Hariri refuses to visit Syria and meet with Assad. ‘Not now and not in the future’


HaririLebanese Prime Minister-Designate Saad Hariri reportedly told his political party this week that he refuses to visit Syria and meet with Syrian President Bashar Al-Assad, the pro Syrian regime website Al-Masdar News reported on Saturday 

Citing Hariri’s speech to the Future Movement on Tuesday, the Middle East Monitor reported that the Lebanese premier refuses to travel to Syria and meet with Assad.

Al Masdar which is usually referred to as the ” unofficial  Syrian government news  outlet” added that Hariri’s   action “may cost him his job”.

“It is impossible that I visit Syria, not now and not in the future… and if Lebanon’s interest requires so, then you could find someone else,” Al-Masdar  quoted Hariri as saying

Last December Hariri charged that the Syrian regime which he blames for his father’s assassination also wants him killed, in an interview published  in French magazine Paris Match.

Hariri assessed  in the interview that the regime’s military successes against rebels in the Syrian conflict were victories for presidents Vladimir Putin of Russia and Iran’s Hassan Rouhani rather than Bashar Assad.

Sunnis rally behind Hariri

Hariri, his allies, as well as his foes from the Sunni sect have warned against attempts by some parties to circumvent the authorities of the premiership amid a deadlock in government formation.

The stalemate is a result of bickering among several parties on their ministerial shares, a dispute that has culminated into hints that Hariri should be set aside and President Michel Aoun should name another premier-designate.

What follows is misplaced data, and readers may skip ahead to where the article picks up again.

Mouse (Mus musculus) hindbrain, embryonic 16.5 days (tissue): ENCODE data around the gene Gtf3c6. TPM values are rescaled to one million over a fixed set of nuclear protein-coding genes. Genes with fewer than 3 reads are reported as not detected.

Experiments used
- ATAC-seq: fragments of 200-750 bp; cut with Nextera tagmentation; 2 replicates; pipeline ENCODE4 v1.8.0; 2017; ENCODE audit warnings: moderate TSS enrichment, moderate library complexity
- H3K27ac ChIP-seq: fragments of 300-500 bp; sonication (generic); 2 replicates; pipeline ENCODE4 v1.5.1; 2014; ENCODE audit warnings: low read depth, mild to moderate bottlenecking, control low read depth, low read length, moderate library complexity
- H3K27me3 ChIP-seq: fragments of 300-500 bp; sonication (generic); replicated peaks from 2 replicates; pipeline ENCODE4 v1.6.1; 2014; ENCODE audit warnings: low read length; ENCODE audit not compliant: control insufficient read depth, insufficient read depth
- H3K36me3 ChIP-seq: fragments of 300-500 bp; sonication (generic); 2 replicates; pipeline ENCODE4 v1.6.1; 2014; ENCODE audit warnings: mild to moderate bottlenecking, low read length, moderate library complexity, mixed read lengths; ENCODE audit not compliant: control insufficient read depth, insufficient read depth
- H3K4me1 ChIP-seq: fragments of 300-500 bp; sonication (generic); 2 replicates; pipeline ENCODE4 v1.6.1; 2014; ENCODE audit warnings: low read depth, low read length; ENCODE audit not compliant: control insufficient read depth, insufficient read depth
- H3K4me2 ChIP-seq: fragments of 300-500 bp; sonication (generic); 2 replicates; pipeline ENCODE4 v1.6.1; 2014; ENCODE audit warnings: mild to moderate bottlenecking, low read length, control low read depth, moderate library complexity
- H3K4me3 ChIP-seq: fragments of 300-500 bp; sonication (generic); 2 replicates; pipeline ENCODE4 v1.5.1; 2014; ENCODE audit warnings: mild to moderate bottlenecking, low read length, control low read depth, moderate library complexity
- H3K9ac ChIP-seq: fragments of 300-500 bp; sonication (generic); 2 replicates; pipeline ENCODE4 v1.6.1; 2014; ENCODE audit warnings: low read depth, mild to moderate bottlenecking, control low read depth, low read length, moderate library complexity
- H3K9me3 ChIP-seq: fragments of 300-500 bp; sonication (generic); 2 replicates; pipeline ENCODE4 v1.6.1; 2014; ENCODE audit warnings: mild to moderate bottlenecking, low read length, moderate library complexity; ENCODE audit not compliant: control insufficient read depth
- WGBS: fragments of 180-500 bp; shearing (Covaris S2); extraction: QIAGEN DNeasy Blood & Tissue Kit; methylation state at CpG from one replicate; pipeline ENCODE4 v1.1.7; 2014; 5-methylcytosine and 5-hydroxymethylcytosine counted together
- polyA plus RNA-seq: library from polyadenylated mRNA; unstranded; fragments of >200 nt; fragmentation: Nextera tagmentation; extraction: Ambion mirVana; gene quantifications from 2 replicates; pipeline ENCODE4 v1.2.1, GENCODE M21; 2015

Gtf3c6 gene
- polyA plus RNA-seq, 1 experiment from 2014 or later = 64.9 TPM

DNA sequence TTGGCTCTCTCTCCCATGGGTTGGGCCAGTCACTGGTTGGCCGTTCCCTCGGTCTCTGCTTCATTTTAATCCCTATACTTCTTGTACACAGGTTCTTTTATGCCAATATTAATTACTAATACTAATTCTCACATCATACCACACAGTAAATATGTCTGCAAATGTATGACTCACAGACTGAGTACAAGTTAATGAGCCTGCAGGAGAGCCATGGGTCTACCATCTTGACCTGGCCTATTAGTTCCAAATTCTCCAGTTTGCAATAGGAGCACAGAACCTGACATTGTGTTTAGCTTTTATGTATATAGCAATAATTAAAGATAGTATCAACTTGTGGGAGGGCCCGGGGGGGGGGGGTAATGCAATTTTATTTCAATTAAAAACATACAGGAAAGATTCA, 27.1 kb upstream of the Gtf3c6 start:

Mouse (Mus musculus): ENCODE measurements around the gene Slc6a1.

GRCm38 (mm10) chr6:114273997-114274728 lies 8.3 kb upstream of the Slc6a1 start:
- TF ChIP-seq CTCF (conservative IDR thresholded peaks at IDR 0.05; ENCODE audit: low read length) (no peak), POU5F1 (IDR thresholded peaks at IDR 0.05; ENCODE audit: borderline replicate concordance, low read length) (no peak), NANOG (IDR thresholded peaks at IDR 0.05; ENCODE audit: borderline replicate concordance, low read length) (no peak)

Free Patriotic Movement leader caretaker Foreign Minister Gebran Bassil, who is  president Michel Aoun’s son-in-law, has also hinted on the formation of a majority cabinet, which some parties viewed as an infringement on Hariri’s authorities.

Speaker Nabih Berri’s hints that he could call for parliamentary meetings despite the absence of a government, has also pushed Hariri’s foes such as former Prime Minister Najib Miqati to warn against such move.

Sources close to Miqati told Asharq Al-Awsat that some parties are attempting to infringe on the powers of the prime minister.

“Miqati holds onto the Constitution …. No party has an interest in amending it,” they said, warning that “doing so would have negative repercussions.”

Lebanese Forces officials, who also spoke on condition of anonymity, told the newspaper that attempts to infringe on Hariri’s authorities would lead to sectarian tension and put further hurdles to the government formation efforts.

Several parties have accused Bassil of seeking to give his FPM veto power in the government.

Grand Mufti Abdul Latif Darian reiterated on Friday that the premier-designate is the only person entitled to form the government in consultation with the president.

He called for a cabinet of “trust,” stressing that Hariri was not solely responsible for the stalemate.

The post of prime minister is reserved for a Sunni Muslim in Lebanon’s sectarian power sharing system.